Only faint traces of oil found in North Sea effort

Norwegian company Aker BP was drilling into frontier territory on the fringes of the Volund field, which holds at least 25 million barrels of oil still.
By Daniel J. Graeber  |  June 19, 2017 at 8:07 AM
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June 19 (UPI) -- The Norwegian government said Monday efforts to find new reserves near a North Sea field with at least 25 million barrels of oil remaining came up empty.

The Norwegian Petroleum Directorate, a national energy sector regulator, released its assessment from a so-called wildcat well, one drilled into an area not previously known to hold reserves, from Aker-BP.

The well was targeting an area about 4 miles away from the Volund field, which the government estimates has 26.4 million barrels of oil remaining.

"The reservoir rocks have only faint traces of oil," the NPD said in its findings statement. "The well is classified as dry."

The Norwegian government granted a permit to Aker BP to drill an exploration well in the Volund oil field in the North Sea in March. Volund is in service through a floating production platform.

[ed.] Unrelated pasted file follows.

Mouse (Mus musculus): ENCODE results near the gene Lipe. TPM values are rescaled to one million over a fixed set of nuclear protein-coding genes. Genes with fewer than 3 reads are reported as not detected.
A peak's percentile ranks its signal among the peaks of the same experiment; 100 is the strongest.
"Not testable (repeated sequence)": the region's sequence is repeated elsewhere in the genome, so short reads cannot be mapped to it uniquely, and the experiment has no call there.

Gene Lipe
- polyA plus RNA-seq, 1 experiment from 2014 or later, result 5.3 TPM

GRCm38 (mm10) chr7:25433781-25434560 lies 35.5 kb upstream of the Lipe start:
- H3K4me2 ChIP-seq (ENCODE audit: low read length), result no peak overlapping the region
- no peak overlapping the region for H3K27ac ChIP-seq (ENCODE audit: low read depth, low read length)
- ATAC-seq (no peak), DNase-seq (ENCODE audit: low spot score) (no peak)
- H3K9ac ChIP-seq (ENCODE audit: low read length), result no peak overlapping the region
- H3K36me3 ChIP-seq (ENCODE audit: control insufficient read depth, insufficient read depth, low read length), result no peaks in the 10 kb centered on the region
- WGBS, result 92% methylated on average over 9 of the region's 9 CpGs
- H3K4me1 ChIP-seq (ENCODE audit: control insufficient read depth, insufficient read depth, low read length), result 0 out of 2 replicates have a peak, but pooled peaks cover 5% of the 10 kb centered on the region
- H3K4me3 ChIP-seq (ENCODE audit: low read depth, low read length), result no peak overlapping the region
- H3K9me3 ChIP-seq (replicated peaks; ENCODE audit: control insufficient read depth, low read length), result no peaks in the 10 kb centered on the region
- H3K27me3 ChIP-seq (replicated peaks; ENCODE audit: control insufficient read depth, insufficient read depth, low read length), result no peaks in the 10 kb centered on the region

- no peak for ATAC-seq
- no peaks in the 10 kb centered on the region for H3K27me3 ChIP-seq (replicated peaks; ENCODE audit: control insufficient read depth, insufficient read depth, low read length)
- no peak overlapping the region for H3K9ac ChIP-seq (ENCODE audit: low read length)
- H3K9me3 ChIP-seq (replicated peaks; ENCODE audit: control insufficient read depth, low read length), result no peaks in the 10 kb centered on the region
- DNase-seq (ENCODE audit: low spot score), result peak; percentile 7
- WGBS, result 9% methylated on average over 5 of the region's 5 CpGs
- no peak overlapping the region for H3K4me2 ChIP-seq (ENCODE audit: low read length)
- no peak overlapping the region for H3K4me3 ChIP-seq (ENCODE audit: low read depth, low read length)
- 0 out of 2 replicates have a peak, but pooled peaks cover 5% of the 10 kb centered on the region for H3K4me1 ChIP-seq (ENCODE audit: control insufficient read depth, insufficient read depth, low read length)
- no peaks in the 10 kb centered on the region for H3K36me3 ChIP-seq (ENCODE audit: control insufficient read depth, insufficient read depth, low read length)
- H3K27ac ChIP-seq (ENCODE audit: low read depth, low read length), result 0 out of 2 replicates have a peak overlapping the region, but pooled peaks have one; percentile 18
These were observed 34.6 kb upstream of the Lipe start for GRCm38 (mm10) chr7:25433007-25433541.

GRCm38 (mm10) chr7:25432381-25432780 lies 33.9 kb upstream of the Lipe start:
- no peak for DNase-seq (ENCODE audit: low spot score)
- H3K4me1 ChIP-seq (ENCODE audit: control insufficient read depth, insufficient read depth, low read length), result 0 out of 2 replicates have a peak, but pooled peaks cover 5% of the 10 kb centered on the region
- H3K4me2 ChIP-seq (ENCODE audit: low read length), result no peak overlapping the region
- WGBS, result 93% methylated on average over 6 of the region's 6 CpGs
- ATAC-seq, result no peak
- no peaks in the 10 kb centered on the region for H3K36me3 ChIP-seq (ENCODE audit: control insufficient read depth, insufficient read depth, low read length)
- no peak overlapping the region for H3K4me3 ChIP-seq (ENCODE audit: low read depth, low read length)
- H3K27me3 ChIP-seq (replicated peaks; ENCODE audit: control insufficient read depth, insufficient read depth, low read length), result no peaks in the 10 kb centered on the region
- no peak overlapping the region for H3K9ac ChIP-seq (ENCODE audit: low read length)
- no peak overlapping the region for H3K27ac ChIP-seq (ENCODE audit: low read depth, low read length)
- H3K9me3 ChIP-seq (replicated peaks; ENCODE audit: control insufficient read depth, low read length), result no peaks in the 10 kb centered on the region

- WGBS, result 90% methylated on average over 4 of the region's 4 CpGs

Norway is one of the main oil and gas suppliers to the European economy. The NPD last week said total discovered and potential resources are up more than 40 percent since 1990. Most of the new discoveries made offshore Norway have been in the North Sea, but the largest are in the Barents Sea.

Aker BP is a mid-sized exploration and production company with a strong portfolio on the Norwegian continental shelf. Operating costs there are low by relative standards at about $11 per barrel.

The company reported first quarter production of 145.3 million barrels of oil equivalent, an increase of 14.8 percent from the previous quarter. Most of the company's output came from the Alvheim license area in the North Sea.

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